Subsea equipment specialist Seatools is scheduled to deliver its latest offshore innovation – a remotely operated vehicle system that will combine the functions of a survey ROV with those of a fallpipe rock-dump ROV – this summer.
The pioneering system will be stationed on the new 159m long fallpipe vessel currently being built for Dutch offshore contractor Royal Boskalis Westminster at the Keppel Singmarine yard in Singapore and due to go into service by the end of the year (OE August 2010).
As well as handling the system engineering and construction, Numansdorp-based Seatools has also developed in-house the advanced software that will enable the two ROVs to be easily controlled from onboard the mother vessel. A mathematical model was first made of the complete ROV system as well as of the fallpipe vessel and the umbilicals. This model was later used to test the design of the control system in a virtual environment prior to assembly of the integrated fallpipe ROV.
Seatools knows a thing or two about fallpipe systems, having built eight of the 11 fallpipe ROVs currently operating around the world. This will be its ninth.
Boskalis first approached the company to look into the possibility of integrating the two ROV functions back in 2006. Standard procedure is to use a single fallpipe ROV, using echolocation equipment to deposit the rock in the right places. However, the silt thrown up by the process as well as air bubbles make it impossible to use multi-beam sonar to survey the end result in the same pass. Therefore, a separate survey run is traditionally made, or a separate freeflying survey ROV is carried to perform a survey at a suitable distance behind the rock-dump ROV. Although these are perfectly workable solutions, the extra time and equipment involved can make it an expensive practice.
Seatools managing director Jan Frumau recalls: ‘Boskalis asked if we could find out whether a survey ROV could be integrated into a fallpipe ROV in order to enable the rock-dumping and survey procedures to be combined in a single pass. An additional wish was that both ROVs preferably would be easily operated. This meant that current operators working the fallpipe ROV had to be able to operate the survey ROV. We therefore had to come up with a concept in which the rock-dump ROV operated as a tether management system. In other words, the rock-dump ROV serves as a launching platform for the survey ROV.'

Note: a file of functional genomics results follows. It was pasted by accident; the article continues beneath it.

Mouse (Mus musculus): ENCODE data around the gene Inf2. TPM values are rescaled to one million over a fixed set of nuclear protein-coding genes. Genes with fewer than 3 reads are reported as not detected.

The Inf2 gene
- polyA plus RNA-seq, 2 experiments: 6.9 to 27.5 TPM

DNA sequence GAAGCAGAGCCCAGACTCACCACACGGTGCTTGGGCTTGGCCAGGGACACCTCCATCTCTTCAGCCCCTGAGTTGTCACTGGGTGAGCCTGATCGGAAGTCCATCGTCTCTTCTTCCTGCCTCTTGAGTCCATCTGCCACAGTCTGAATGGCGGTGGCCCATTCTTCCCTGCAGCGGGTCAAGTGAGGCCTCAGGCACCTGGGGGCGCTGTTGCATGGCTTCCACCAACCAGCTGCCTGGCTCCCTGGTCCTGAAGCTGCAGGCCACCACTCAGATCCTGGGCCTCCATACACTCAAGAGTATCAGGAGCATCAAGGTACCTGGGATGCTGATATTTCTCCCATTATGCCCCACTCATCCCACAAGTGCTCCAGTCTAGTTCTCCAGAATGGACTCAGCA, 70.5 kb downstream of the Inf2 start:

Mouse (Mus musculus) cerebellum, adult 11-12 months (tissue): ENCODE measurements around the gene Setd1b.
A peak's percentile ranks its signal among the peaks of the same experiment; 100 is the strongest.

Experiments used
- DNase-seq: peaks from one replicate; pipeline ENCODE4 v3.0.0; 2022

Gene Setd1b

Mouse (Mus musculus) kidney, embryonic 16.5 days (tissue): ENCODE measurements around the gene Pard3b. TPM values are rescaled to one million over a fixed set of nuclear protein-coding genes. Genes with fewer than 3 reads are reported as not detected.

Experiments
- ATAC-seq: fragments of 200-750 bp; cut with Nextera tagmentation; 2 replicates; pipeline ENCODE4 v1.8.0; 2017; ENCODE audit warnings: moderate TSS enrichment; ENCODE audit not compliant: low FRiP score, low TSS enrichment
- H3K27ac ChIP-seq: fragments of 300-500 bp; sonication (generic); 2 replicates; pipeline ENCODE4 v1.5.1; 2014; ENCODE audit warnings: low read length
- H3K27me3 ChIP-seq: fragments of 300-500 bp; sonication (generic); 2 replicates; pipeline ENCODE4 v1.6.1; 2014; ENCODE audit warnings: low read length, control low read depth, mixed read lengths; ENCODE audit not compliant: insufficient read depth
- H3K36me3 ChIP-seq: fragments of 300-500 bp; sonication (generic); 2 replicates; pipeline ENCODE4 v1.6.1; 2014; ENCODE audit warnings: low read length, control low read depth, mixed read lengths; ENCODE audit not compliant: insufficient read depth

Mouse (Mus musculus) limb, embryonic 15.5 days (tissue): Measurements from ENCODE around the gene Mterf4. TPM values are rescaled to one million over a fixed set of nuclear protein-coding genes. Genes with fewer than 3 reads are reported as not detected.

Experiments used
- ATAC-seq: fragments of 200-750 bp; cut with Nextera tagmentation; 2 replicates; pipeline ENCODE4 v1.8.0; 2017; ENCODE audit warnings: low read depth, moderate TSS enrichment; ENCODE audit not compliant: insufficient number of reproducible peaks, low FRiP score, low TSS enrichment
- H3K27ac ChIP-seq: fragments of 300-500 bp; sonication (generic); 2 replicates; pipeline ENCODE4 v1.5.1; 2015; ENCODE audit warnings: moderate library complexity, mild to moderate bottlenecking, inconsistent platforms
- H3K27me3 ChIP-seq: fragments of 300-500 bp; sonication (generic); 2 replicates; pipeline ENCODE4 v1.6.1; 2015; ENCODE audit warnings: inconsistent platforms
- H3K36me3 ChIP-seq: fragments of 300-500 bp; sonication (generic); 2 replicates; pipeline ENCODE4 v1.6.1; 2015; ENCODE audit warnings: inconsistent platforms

In the summer of 2007 – after more than a year's research – Seatools presented its final concept to Boskalis. The proposal comprised a main ROV fitted with two lateral thrusters, with a stainless steel frame in which the survey ROV is carried underwater. Once it arrives at its operating depth, the survey ROV flies away from the rock-dump ROV to perform its own task virtually automatically. The link between the two ROVs comprises a pair of tethers, which are always under tension. This allows the survey ROV in fact only two instead of four freedoms of movement, which simplifies the operator's job. Another novel feature is the deflector attached to the underside of the rock-dump ROV: it can be configured to dump the rock to either side of the submersible or the stones can be spread at a larger breadth. Like the ROV, the deflector is controlled from the bridge of the Boskalis newbuild. Seatools subsequently worked with Boskalis' specialists to further develop the design and work out how best to accommodate the ROV combination in the fallpipe tower.
‘All in all we're dealing with a rather complex and fairly large structure,' explains Frumau. ‘The fallpipe ROV can develop a lot of power and carries a substantial amount of survey equipment, but now the survey ROV has to be added to that. It had to remain manageable and compact enough to be lowered through the moonpool, so it certainly posed a double challenge to our engineers.
‘Components had to be carefully shoehorned into the available space to make sure the assembly didn't grow to three times its size,' notes Frumau. ‘And all the while the configuration needed to be kept simple in order to make it easy to operate. Of course, we also had to consider such aspects as reliability.
‘Given the total project scope of building a new fallpipe vessel, the construction cost of the ROV is a relatively small part of this. On the other hand, the ROV is the ship's single most important piece of equipment; it's essential for getting the job done. A single failure in a working component of the total system must never result in an uncontrolled termination of a rockdumping job. The components of both ROVs are based on extremely robust mechanical designs to minimise repairs and maintenance. This is why redundant design has been used for all the main components in the integrated ROV, including the power packs.' OE